David Lama achieves first ascent of the Baatara gorge in Lebanon.
“If you travel roads that have already been discovered, you are basically always just following. But if you go somewhere where no one’s ever been and do something no one’s ever done, you’re on the lead and that’s one thing that I really like.” David Lama’s guiding philosophy has already taken him to the most impressive mountain ranges of the world and, more recently, to the Baartara gorge in Lebanon. A surreal ‘Avatar’-like landscape, unexploited and untouched.
It was a photo taken from behind a waterfall, showing the gorge with its bizarre arches and overhangs, that inspired the 25-year-old Austrian, whose focus had been directed exclusively towards mountaineering for several years, to go back to his sport climbing roots and try to put up the first ever climb out of the Baatara gorge sinkhole, also known as the ‘Cave of the Three Bridges’. A landmark of Jurassic limestone in Tannourine, 75 kilometres outside the Lebanese capital city, Beirut.
And reality surpassed the image. “When I walked in for the very first time, I almost thought this can’t be real. The sinkhole is a magical place: Waterfalls dropping in there almost a hundred metres, three, beautiful, natural arches, the blue and orange rock, a perfect contrast – simply beautiful. In combination with the lush green plants, it immediately made me think of the surreal landscape in the movie ‘Avatar’,” David Lama says, “it’s not very common that you get to such a stunning location and there’s nobody who’s ever climbed it.” Just like countless other promising looking walls all over the country.
“There is so much climbing potential,” explains Lebanese climber, Jad Khoury, who supported Lama in this project.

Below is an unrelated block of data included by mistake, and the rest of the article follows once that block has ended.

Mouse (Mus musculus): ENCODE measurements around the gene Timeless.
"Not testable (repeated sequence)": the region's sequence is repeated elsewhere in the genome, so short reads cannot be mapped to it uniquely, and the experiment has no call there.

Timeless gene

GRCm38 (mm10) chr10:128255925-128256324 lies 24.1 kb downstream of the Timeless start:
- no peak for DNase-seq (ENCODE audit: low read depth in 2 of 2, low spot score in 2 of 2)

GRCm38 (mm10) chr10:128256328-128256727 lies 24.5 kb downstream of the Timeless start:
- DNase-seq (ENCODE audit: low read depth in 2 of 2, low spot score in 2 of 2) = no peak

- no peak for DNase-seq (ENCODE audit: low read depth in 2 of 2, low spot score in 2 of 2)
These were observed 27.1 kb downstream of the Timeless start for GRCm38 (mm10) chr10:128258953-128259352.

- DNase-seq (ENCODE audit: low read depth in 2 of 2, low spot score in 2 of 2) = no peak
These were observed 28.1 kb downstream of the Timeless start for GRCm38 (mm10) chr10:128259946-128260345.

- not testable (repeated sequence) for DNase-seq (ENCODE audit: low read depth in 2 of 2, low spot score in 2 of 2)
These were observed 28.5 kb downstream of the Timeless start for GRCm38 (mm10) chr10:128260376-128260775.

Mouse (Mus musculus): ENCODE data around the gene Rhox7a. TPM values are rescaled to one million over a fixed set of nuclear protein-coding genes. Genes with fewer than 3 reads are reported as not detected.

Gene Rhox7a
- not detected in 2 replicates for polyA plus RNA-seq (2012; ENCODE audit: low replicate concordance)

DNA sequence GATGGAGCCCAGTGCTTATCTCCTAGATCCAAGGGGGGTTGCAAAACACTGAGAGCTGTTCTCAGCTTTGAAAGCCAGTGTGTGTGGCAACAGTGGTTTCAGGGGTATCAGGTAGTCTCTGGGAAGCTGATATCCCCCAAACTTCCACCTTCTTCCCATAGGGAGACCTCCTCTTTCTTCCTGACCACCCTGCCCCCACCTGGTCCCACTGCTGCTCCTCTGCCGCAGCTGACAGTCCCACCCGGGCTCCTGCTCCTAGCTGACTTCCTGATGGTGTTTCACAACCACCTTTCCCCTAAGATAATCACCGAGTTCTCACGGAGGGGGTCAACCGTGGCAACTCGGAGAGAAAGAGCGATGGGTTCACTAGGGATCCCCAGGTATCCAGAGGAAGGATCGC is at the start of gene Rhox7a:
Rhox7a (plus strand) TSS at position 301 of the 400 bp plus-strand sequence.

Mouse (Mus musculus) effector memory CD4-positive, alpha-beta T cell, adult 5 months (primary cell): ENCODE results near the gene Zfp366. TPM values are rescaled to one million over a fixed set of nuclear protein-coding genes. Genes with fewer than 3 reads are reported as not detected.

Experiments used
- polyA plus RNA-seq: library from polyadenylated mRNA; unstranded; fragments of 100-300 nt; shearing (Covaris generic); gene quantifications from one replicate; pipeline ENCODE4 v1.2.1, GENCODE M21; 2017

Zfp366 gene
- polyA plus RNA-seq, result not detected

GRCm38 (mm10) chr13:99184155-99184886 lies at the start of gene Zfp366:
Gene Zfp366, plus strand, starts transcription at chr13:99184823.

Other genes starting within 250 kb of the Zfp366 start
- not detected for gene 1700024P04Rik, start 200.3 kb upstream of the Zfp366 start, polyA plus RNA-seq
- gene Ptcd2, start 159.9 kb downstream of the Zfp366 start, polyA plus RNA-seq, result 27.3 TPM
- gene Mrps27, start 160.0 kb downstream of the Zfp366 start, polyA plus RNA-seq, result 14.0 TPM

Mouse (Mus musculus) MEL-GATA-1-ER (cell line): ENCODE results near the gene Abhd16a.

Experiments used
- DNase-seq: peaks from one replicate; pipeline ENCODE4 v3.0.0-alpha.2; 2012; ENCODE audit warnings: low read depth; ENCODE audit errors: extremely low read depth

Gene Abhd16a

Scanning of the overhangs for features and holds that would make a climbable line began; the obvious lines turned out to be wet, dirty, loose or simply unclimbable. Had no climber left his mark at this unique spot because there was no possible line? Together with his local supporter, David Lama was able to get rid of uncertainties and doubts and found a wild line of crimps and slopes that seemed to connect through the entire, near-horizontal roof. “When you stand in front of an unclimbed wall, you pick the line and make the decisions and you got this full freedom and you can just express yourself by climbing through it. I knew that all the moves were possible to do, but I wasn’t sure if I could link them.”
Effort and endurance were key to climbing through the really steep, complex roof with only small and limited holds.
Giving it everything and fighting against what felt like increasing gravity with only the final jug in mind. “Going to something unknown, or doing a first ascent, you never know if it’s possible. When you pull over the lip, it’s the first time you realize how much beauty there is around you. I guess when it comes to climbs that are just this hard or close to your limits, climbing is almost more an art than it is a sport. It’s the transition of an idea that you have in mind to something that actually everyone can see. Like now everyone knows this line is climbable. That’s beautiful in my opinion.”
Referring to its surreal setting, and as a tribute to the geographical location of the route, David Lama and his supporter, Jad Khoury, agreed on the name ‘Avaatara’ (9a) for the cascade route descending into Mount Lebanon. “The name is a combination of ‘Avatar’ and Baatara, the name of the gorge. It was important to us that the name of the route has an Arabic feel to it and that it’s just as unique as the climb itself.” ‘Avaatara’ is now the hardest route in Lebanon and, for Lama, one of the most difficult climbs he’s ever done. “I basically witnessed how this route ascent went on,” describes Khoury, “It’s the first time I see a route this steep being sent. Very exciting for sure, like being part of history.
Inspired by the ascent of Avaatara, Jad Khoury will further establish rock climbing in Lebanon, while David Lama’s next mountaineering adventure will lead him to a yet unclimbed peak in the high altitudes of his father’s home country, Nepal.